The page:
Soulful Simplicity: How Living With Less Can Lead to So Much More by Courtney Carver        Hardback Book:  234 pages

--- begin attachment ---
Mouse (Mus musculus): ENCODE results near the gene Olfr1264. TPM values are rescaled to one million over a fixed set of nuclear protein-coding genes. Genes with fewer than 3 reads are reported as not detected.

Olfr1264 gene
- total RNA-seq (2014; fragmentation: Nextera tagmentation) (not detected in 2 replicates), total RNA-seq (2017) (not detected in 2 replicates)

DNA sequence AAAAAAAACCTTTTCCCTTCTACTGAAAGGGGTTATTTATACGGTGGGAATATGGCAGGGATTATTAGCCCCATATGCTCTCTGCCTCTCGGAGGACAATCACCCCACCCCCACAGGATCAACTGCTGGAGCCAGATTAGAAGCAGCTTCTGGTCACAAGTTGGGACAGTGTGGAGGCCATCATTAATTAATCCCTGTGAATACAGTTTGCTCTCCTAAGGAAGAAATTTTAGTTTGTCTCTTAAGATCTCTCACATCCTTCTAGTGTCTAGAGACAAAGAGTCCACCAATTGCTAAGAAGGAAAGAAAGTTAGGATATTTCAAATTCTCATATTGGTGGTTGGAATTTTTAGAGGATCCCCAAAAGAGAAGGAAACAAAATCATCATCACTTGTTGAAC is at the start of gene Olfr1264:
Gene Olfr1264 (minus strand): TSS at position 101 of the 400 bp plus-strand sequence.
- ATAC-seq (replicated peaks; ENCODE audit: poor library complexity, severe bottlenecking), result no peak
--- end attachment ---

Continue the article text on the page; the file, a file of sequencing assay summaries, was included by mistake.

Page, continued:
Good book.   When Courtney Carver discovered she had Multiple Sclerosis on top of her busy, stressful,  mountain sized financial debt  after recovering from the shock she knew she had to make some drastic changes to her overburdened  life  if she wanted to survive and spend all the time she possibly could with the dearest love of her life, her daughter.    She began to log her emotions finding that any time she let her worries  take over it kicked her into a stress induced deep depression which would then in turn affect her health and drop her to her knees for days at a time.    Life was not working out well for her so she started sorting her life into categories and strategicially finding solutions that would work for her to lighten her load of troubles both physically and mentally.   She began to see all the hours she was putting in at work weren’t serving her.   She thought she was working so many hours to be able to get more money so that she could buy more and do more for and with her daughter, but, when that AHA moment came, it became glaringly clear that she was working more and being so tired she was snapping at her daughter and husband, she was feeling put upon because she worked then came home and worked and wasn’t getting any help = more stress = debilitating pain and suffereing = no time to be with her family.    Her daughter told her she liked the stuff but what she wanted was time with her Mom, going for walks, visiting musuems, etc. together and enjoying chatting and telling each other what was going on in their lives.   All of it together was Courtney’s wake-up call.   What she thought she was doing for all the right reasons turned out she was wrong.   She was killing herself to make her family happy and they weren’t happy because she was killing herself.   It all had to give.   She realized she needed a little soulful simplicity.  Instead of taking everything so seriously and being a workaholic, she needed to call down, breath and stop making things so hard on herself and in turn others.    First, she started gettiog more help around the house, then she began to see all the stuff she had been carrying around from house to house, boxes she never opened, clothes in her closets that didn’t fit, needed repair or she just plain didn’t like anymore so she had to sort through the no way stuff to get to the clothes she actually liked and pretty much wore most of the time.   She came up with an idea for her wardrobe.   In any season, all total there were about 33 things she wore including handbags, shoes and jewelry.    So from that idea she pared down her wardrobe, keeping only 33 things total per season out in her closet so that every outfit was something she liked, and everything could be inter-changed to create different outfits.   Everything unwanted, unloved and still in boxes from previous moves was donated.   Some boxes  she didn’t even open, just taped up and donated to Goodwill.   To get her finances in order, she read Dave Ramsey’s books on financial planning that she heard about at church.   First she saved until she had a $1,000 emergency fund per Dave’s instruction, although it was hard, she felt like she should be paying what she was saving on bills first then save but after it was done and something came up that was an emergency fix and she had that fund to fall back on –she saw the wisdom in Dave’s plan.     One by one she paid off her bills from the lowest balance to the highest and prior to that she cut up every single charge card that their family had together or separately along with her husband, even though it was a big step out of faith to do so.  Finally within a few years, they were debt free, clutter free and happier than they had ever been.    A good book with a lot of thought and heart (literally) put into it.     The on-going theme throughout the book is when you don’t know which way to go or what decision to make – Cortney says to stop take some quiet time for yourself and literally put your hands over your heart until you can feel your heartbeat.   Then ask your heart the questions that are hounding you.   She says your heart knows the right answer and will tell you just take some meditative time to hold your heart and ask your questions.   The answers will come from God, from your subconscious, from whatever higher power you believe in and you can trust that the answers will be what you need to do.     Good book.   I would recommend this book to anyone who is going through an overwhelming time in their life – there are many good options to be found here, Courtney is a good mentor.